Dr.
Vlasi Andreyevich Malenkov
PhD

Member of Uralican Tribal Council
Incumbent
Assumed office
18 March 2008

Vice-Chair of the Uralicist Movement
In office
1 October 2007 – 18 March 2008
Preceded by Olga Guznishcheva

Dean of Social Sciences, Uralikan Yliopisto
In office
1 April 2008 – 1 January 2011
Succeeded by Yevgeny Kolpakov

Born 10 August 1967
Soviet Union.png Kostroma, Soviet Union
Spouse none (widower)
Children Tatyana Malenkova, Gennady Malenkov
Alma mater Yaroslavl' State University
Religion Uralican Orthodox


Dr. Vlasi Andreyevich Malenkov (b. 10 August 1967) is a Russian Uralican politician and scholar, and also one of twenty Uralican Tribal Council members that has never failed to be voted in. He was also the third and final vice-chair of the Uralicist Movement, and would later play a large role in the formation of Uralica's Neo-Tribalist government.

Biography[edit | edit source]

Born during the Brezhnev Regime, Vlasi grew up basically hating capitalism and all its trappings, and was a staunch communist supporter from childhood until he had just stepped into his twenties (by that time, Gorbachev was in power). Always intelligent, he was given early placement in college when he was sixteen, a year earlier than most Soviets. He would end up doing a double-major in political science and psychology at Yaroslavl' State University, but during his studies, Gorbachev came into power, and in 1987, somewhat unnerved by the administration's revelation of the extent of Stalinist-era atrocities, spent the early winter doing a little personal investigation in the northern part of European Russia, particularly in Inta, Vorkuta, and Ukhta. His findings caused disillusionment with the system, as he had never heard of such things under Brezhnev, or even the transitional leaders Andropov and Chernenko. He finished his degree that spring, and after his convocation, he left the country abruptly, not being heard from by anyone in Russia for another five years.

As it turned out, he went to the United Kingdom to learn English and get a job as a Russian teacher. The British school system was quite shocked that a 22-year-old was already of high-enough education to teach high school children. After a brief post-degree professional program that helped him learn English and at the same time taught him how to teach, Vlasi was at a private school near Leeds, teaching the Russian language, and later, even psychology.

But he became homesick after a few years, and after hearing the Christmastime news in 1991 that the Soviet Union and its communism were officially dead, he gave notice that the January-April semester of school would be his last in England. In May of 1992, he returned to Kostroma, fluent in English and able to teach psychology. His parents were overjoyed.

Since Vlasi had been good with his money, he was able to bring much of it back with him to Russia, although of course he had to have it converted. After spending a year in Kostroma regaining his bearings, he decided to go back to school. Always fascinated by the workings of the human mind, he applied to several schools for their Master's programs in Psychology, and got many acceptance letters back, the most notable of these being from MIT, where he ended up. Before he left, he met up with a high-school sweetheart of his, and after chatting for a while, decided to pursue a relationship. It turned out she too was going to America, to study English at the University of Connecticut. So they went to America together, and she would drive up to visit him over the weekend.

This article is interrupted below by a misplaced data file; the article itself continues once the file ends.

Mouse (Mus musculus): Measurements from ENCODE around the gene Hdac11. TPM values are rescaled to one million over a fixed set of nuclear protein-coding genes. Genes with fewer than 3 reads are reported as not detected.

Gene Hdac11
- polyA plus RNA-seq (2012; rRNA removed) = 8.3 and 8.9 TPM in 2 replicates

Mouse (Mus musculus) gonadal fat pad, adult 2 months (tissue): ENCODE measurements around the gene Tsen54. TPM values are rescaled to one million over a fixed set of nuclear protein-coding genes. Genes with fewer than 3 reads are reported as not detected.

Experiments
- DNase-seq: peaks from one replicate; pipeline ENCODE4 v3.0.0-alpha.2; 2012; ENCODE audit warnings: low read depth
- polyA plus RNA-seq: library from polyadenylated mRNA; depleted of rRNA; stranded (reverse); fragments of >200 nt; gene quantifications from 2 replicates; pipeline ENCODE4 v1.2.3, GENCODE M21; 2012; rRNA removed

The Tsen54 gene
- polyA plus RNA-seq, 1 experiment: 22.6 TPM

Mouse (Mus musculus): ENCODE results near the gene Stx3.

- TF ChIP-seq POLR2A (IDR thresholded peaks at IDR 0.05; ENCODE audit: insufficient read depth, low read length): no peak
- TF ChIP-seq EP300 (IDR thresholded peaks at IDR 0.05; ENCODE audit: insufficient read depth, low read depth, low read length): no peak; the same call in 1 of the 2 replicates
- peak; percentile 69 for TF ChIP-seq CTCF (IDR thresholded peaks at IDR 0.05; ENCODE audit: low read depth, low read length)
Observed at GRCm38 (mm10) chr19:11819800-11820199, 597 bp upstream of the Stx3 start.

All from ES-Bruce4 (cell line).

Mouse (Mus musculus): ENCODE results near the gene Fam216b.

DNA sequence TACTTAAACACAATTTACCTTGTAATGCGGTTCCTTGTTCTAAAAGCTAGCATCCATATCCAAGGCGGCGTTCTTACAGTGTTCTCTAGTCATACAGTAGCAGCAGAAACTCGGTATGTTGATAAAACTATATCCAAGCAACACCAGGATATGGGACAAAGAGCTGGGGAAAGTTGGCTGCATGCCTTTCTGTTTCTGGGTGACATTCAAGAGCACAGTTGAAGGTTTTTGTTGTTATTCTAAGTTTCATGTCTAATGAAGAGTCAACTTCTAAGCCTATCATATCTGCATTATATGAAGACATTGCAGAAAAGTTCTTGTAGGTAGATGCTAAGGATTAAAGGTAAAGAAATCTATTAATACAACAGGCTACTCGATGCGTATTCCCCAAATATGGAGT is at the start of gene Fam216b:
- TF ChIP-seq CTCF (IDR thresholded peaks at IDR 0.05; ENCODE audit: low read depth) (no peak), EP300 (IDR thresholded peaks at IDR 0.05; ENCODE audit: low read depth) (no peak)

MIT was very impressed by Vlasi's work, and encouraged him to begin his thesis work early, so he ended up finishing his work a semester early, to find he had gotten low on funds. But MIT refused to let him go, and offered him a large grant. This was to no avail, as Vlasi decided to return to Russia.

He married his sweetheart, Olga Prokofiyeva, in Kostroma in the spring of 1996. During the next two years, he would find himself working in the UK again - this time in Scotland - as a high-school teacher at a private school. Then he returned home to Russia to teach English, as English as a Second Language was beginning to show more and more demand. His first child, daughter Tatyana, was born in January of 1999.

MIT was ever-persistent, though, and Vlasi finally conceded, beginning his PhD research that September, taking the grant, with Olga staying home with their daughter. They would only stay in Boston for two years - they had planned to stay longer after Vlasi's June 2001 convocation, but then the September 11, 2001 terrorist attacks made Olga incredibly nervous, so they moved back to Russia.

This time, they didn't move to their mutual hometown of Kostroma, instead opting for Volgograd. With his new degree in tow, Vlasi taught 9 semesters at Volgograd State University, with second child Gennady being born in 2002. But his tenure at VSU came to an abrupt and destructive end in the Cataclysm. Most of Volgograd was destroyed in the events of that chaotic time, although he admitted later that it could have been worse, and Volgograd could have been blown completely off the map like Rostov-na-Donu was.

They would end up at Olga's parents' home in Saransk, where they lived for the next fifteen months. While there, Vlasi was able to teach again, and even learn some of the Mordvinic language Erzya, which Olga's mother spoke fluently.